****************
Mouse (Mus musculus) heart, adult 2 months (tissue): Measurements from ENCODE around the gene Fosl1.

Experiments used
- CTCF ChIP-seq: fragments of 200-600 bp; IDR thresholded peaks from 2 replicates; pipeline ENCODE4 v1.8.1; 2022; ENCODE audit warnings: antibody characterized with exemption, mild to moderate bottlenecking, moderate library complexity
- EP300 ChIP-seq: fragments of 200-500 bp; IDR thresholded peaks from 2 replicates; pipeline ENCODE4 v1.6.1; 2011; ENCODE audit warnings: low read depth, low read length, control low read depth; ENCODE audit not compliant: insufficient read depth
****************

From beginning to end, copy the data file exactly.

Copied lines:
Mouse (Mus musculus) heart, adult 2 months (tissue): Measurements from ENCODE around the gene Fosl1.

Experiments used
- CTCF ChIP-seq: fragments of 200-600 bp; IDR thresholded peaks from 2 replicates; pipeline ENCODE4 v1.8.1; 2022; ENCODE audit warnings: antibody characterized with exemption, mild to moderate bottlenecking, moderate library complexity
- EP300 ChIP-seq: fragments of 200-500 bp; IDR thresholded peaks from 2 replicates; pipeline ENCODE4 v1.6.1; 2011; ENCODE audit warnings: low read depth, low read length, control low read depth; ENCODE audit not compliant: insufficient read depth